FOR THE CURIOUS CELLIST

Telemann Viola Concerto (for cello)

The process of transcription for cello of this most wonderful Viola Concerto by Telemann is explained here below:

IN WHICH KEY?

The highest note in the original viola part is G, almost 2 octaves above the cello’s open A string. This note is used often, and in extended melodic passages, in three of the concerto’s four movements. The lowest note in the viola version is C, a fourth above the cello’s open G string. This register seems unnecessarily – and uncomfortably – high. So, we definitely need to transpose the piece down into a more comfortable register.

If we were to take the piece down simply an octave then our highest note would be G (4th position on the A string,) and our lowest note would be the open C string. This keeps the cellist permanently in the Neck region (the most comfortable register for cellists to play in), and will therefore be our “Easier Version” of the concerto, but is probably a little too low for a “real”, effective, concert-performance version.

For an effective soloistic transposition we need to find a compromise between these two registers. In order to be able to use the most open strings as possible – and in the same places as the viola – we have decided to transpose the piece down a fourth from G major into D major. This means that our highest note will be a D (a fourth above the octave harmonic on the A string), our lowest note will be an open G string (which means of course that we will never need the C string). This is a reasonable soloistic, concerto range (register) but it does mean that we will need to use the Intermediate Region and Thumb Position quite often because playing it in this key is the equivalent to violists playing it one 5th higher than they do. Some passages become really quite quite difficult in this new key.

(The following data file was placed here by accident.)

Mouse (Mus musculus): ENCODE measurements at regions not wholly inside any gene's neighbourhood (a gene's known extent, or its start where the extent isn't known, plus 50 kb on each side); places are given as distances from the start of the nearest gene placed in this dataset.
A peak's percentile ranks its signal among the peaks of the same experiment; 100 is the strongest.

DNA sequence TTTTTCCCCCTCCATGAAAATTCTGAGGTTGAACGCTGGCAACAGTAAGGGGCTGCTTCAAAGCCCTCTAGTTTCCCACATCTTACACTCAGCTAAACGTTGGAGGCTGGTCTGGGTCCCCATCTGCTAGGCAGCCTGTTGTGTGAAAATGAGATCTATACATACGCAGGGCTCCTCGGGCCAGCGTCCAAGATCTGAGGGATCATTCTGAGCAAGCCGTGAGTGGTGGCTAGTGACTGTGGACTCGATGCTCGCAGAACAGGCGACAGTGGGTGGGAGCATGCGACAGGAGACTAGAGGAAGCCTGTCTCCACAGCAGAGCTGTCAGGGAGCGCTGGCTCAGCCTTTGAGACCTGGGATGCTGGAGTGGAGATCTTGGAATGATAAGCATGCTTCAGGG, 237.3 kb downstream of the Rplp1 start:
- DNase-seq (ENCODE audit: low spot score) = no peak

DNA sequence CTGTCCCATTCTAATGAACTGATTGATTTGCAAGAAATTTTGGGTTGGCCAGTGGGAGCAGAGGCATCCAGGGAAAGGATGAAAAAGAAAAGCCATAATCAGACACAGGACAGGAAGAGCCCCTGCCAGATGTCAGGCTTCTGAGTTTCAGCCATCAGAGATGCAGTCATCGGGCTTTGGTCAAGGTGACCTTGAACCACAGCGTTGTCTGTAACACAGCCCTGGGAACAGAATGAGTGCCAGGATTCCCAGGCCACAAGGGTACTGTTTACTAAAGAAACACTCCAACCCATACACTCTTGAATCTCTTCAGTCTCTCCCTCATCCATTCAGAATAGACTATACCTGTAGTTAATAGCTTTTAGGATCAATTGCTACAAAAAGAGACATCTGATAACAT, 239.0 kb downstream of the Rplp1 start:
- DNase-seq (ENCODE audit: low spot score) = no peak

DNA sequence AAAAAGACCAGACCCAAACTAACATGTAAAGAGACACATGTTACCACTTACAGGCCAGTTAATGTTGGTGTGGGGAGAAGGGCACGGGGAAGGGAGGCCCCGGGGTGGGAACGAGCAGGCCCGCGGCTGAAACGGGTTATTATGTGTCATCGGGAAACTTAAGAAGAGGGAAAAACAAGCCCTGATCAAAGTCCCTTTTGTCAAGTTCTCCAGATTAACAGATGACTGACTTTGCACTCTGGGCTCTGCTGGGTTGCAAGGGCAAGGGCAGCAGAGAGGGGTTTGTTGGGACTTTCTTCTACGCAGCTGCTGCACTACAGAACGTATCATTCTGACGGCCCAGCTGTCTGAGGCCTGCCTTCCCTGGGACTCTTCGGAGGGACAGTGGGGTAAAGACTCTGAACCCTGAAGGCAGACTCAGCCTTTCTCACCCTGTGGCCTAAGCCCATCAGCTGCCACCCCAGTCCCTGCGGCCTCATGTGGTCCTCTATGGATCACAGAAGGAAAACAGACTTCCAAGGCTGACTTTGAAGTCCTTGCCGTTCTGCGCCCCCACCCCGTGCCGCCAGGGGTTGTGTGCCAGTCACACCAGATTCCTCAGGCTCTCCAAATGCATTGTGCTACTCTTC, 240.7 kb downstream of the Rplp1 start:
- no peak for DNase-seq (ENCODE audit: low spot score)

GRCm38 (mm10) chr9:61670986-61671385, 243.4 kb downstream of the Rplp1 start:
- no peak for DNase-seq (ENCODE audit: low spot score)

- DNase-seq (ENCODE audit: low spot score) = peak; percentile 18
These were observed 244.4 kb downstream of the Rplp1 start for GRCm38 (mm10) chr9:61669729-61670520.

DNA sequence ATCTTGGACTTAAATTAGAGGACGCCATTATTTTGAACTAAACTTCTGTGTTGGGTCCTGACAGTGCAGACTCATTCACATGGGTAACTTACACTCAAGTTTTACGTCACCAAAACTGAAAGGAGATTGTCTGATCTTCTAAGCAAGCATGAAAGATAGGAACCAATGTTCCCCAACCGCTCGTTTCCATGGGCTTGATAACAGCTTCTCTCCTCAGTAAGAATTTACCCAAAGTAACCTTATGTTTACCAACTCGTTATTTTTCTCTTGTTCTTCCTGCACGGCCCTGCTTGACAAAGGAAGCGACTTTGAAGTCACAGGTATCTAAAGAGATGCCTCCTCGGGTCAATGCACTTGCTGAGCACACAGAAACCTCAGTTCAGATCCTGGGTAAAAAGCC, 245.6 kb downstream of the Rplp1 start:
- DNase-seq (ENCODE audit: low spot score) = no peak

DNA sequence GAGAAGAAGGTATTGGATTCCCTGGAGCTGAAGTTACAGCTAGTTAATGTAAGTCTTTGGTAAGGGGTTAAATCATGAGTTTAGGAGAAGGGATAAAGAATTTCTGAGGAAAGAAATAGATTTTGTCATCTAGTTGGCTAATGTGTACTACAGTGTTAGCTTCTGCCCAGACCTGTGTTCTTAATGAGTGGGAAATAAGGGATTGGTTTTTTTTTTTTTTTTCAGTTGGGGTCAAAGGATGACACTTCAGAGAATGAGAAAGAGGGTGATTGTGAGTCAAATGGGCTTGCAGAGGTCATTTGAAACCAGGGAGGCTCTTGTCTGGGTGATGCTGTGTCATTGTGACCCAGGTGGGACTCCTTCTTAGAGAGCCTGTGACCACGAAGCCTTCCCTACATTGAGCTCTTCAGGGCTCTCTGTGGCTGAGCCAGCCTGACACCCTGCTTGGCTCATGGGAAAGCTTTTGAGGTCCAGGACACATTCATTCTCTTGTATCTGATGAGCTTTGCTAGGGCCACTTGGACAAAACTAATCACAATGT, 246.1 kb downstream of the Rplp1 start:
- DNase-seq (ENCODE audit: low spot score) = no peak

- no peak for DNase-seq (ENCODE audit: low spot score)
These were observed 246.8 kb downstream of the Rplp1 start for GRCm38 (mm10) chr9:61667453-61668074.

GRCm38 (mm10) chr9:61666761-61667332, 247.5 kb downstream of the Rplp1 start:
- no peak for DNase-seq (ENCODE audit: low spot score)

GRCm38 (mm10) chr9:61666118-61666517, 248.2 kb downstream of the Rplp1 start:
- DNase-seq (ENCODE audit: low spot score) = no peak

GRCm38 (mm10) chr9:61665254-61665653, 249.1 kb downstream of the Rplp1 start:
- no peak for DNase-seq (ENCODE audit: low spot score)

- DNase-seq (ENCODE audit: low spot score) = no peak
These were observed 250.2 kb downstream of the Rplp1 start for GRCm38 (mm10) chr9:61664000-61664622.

Another problem with this transposition is that we now also need to transpose the accompaniment, and because it is such a large transposition we need to choose which passages in the accompaniment need to go down a fourth and which ones need to go up a fifth. In fact no transposition is larger or more difficult than that of a 4th/5th: if we were to transpose the solo part by by a larger interval – lets say a 6th – then the accompaniment would only need to move by a third (in the opposite direction). The transposition of the solo part by a 7th interval would require only a tone (or semitone) transposition of the accompaniment, and an octave transposition of the solo part obviously requires no accompaniment transposition.

EDITING THE ARTICULATIONS (SLURS, BOWINGS)

Telemann uses few slurs in his original manuscript. In the edited versions here of this piece, quite a few extra slurs have been added in the fast movements in order to give more variety to the somewhat monotonous “sewing machine effect” of repeated semiquavers (16th notes) that was often the articulation custom at the time. There are many different possibilities for “improving!?” these articulations – the slurs indicated here are by no means either necessary or definitive – just vague suggestions.

EASIER VERSION

The “Easier Version” is simply one fifth lower than the “Concert Version”. This is the original key and is in every way completely unchanged from Telemann’s viola version apart from the transposition down an octave. No notes have been changed in either version apart from the transpositions (and a minor correction to bar 218).

So here then are the downloadable solo parts, for cello soloist (instead of viola):

Soloistic Register Version: Clean            Soloistic Register Version: Edited

Easier Version (lower register, original key): Clean              Easier Version (lower register, original key): Edited